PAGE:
Chromosomal recombinant gene expression offers a number of advantages over plasmid-based synthetic biology. However, the methods applied for bacterial genome engineering are still challenging and far from being standardized. Here, in an attempt to realize the simplest recombinant genome technology imaginable and facilitate the transition from recombinant plasmids to genomes, we create a simplistic methodology and a comprehensive strain collection called the Standardized Genome Architecture (SEGA). In its simplest form, SEGA enables genome engineering by combining only two reagents: a DNA fragment that can be ordered from a commercial vendor and a stock solution of bacterial cells followed by incubation on agar plates. Recombinant genomes are identified by visual inspection using green-white colony screening akin to classical blue-white screening for recombinant plasmids. The modular nature of SEGA allows precise multi-level control of transcriptional, translational, and post-translational regulation. The SEGA architecture simultaneously supports increased standardization of genetic designs and a broad application range by utilizing well-characterized parts optimized for robust performance in the context of the bacterial genome. Ultimately, its adaption and expansion by the scientific community should improve predictability and comparability of experimental outcomes across different laboratories.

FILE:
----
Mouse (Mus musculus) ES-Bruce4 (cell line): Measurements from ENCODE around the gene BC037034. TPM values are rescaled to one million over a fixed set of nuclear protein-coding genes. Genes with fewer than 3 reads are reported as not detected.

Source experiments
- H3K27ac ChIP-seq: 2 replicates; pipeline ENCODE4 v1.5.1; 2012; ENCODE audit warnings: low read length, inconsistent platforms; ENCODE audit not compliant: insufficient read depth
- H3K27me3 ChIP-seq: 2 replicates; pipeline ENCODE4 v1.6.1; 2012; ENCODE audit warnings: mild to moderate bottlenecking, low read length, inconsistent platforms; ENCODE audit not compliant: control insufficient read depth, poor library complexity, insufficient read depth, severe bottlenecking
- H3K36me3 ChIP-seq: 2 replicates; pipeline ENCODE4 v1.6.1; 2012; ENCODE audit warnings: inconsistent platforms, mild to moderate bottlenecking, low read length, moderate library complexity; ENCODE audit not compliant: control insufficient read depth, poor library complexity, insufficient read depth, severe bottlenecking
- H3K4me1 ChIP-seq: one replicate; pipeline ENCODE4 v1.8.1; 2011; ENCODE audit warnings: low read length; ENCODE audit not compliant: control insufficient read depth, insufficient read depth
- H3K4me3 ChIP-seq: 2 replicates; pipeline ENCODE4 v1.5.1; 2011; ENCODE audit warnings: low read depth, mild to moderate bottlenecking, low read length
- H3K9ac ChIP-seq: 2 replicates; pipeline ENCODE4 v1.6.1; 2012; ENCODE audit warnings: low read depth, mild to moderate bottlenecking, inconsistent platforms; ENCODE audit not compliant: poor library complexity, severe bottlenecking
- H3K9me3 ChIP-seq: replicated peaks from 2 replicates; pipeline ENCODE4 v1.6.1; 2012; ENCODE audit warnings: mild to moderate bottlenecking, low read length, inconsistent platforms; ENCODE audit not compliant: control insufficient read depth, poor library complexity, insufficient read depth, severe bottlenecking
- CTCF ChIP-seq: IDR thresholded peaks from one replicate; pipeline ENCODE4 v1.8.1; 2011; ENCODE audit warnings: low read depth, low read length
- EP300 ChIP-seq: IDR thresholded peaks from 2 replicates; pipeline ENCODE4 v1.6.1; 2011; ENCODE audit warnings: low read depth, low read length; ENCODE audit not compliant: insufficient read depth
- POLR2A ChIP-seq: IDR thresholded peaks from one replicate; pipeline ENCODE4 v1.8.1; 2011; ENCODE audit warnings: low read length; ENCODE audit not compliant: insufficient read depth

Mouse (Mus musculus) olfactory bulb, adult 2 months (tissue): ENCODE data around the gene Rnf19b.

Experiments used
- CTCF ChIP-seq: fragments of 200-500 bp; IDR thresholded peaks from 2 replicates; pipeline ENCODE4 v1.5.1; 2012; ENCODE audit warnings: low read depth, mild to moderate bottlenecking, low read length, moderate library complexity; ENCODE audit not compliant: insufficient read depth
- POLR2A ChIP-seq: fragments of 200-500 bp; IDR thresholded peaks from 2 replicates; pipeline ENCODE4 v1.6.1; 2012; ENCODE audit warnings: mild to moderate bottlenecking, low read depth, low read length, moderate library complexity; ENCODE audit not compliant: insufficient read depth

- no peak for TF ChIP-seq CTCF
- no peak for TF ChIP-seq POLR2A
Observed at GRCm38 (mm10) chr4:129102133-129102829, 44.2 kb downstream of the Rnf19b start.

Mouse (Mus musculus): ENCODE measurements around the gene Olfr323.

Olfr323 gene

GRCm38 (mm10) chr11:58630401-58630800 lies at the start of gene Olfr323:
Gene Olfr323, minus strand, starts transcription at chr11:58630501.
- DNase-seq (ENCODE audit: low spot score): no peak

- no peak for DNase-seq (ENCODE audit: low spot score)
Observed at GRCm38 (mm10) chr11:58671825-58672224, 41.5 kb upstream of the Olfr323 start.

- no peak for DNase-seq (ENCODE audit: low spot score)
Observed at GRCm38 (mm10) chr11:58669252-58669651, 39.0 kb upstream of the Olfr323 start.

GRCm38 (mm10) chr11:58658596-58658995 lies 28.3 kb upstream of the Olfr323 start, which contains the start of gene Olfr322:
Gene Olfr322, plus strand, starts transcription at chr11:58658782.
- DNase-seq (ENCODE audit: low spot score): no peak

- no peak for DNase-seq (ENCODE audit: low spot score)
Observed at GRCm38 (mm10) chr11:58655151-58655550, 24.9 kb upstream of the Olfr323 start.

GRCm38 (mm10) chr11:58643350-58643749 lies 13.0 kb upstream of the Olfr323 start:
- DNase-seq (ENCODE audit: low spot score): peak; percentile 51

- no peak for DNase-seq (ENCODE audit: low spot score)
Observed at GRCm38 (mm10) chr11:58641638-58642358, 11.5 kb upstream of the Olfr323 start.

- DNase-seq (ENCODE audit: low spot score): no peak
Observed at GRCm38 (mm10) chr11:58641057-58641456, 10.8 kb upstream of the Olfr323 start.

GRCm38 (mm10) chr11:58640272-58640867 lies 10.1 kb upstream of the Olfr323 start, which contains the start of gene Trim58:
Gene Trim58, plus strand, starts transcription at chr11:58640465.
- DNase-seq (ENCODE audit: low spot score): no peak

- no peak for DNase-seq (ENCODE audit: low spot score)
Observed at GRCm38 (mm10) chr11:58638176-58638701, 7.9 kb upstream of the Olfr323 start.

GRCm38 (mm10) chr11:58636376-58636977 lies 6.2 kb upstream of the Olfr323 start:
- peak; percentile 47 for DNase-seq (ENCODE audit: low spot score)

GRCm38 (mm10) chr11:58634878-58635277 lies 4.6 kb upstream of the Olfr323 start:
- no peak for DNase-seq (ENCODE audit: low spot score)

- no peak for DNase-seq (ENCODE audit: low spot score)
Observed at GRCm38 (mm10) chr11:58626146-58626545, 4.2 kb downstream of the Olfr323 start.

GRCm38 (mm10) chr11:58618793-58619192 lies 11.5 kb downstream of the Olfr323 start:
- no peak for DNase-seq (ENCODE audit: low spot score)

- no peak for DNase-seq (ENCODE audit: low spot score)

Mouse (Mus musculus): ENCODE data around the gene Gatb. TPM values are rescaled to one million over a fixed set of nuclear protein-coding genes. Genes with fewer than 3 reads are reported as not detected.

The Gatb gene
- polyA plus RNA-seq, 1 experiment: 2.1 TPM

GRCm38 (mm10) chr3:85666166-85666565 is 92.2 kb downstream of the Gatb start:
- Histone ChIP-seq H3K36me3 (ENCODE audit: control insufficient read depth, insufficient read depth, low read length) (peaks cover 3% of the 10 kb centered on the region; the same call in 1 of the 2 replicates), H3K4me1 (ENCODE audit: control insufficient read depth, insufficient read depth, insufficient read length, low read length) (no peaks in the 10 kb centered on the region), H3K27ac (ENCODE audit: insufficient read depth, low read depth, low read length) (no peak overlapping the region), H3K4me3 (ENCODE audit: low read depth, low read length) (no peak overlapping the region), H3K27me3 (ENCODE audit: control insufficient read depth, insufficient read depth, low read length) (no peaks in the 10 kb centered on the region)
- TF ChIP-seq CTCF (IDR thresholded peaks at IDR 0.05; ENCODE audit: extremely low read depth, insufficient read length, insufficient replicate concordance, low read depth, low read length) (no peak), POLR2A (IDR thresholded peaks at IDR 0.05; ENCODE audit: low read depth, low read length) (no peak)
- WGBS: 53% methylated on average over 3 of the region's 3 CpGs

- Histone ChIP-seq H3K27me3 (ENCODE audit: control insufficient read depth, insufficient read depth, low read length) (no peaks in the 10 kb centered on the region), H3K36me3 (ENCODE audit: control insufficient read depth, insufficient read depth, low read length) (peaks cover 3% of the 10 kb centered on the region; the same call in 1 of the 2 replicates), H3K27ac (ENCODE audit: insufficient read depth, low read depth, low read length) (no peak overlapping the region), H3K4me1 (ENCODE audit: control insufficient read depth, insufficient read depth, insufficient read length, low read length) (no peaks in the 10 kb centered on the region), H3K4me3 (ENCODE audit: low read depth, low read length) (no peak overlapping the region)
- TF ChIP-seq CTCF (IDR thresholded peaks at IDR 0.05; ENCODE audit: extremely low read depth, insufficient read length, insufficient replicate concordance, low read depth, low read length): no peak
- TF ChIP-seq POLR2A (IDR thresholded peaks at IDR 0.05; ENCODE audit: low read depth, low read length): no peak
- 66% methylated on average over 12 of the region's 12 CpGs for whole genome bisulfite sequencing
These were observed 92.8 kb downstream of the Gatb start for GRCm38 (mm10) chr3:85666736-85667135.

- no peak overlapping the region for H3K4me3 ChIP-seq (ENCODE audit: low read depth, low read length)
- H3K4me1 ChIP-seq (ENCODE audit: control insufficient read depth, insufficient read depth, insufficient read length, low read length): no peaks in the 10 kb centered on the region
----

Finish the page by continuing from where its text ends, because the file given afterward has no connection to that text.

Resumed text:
Bibliographical noteFunding Information:
The authors thank Christopher Voigt (Massachusetts Institute of Technology, Cambridge, MA, USA) for providing the Marionette sensor collection upon request as well as Lars Ellgaard (Copenhagen University, Copenhagen, Denmark) and the Morten Sommer lab (Novo Nordisk Foundation Center for Biosustainability, Technical University of Denmark, Kgs. Lyngby, Denmark) for providing the plasmids pET39-Ub (His10) and pmskl2 and pZE21-RFP, respectively. Furthermore, we want to thank Cristina Hernández Rollán (Novo Nordisk Foundation Center for Biosustainability, Technical University of Denmark, Kgs. Lyngby, Denmark) for providing the plasmid pET28a-sfgfp. The authors also want to thank Joen Haahr Jensen, Jacob Søholm Mejlsted, and David Lokjær Faurdal for their support on constructing strains that contain promoters from the Marionette collection. The authors acknowledge funding by the Novo Nordisk Foundation (NNF20CC0035580) and by the Bioroboost project under EU Horizon 2020 research and innovation program under grant agreement N820699. A.K.E. was supported by grant no. NNF18CC0033664 as a fellow of the Copenhagen Bioscience PhD Programme.
© 2021, The Author(s).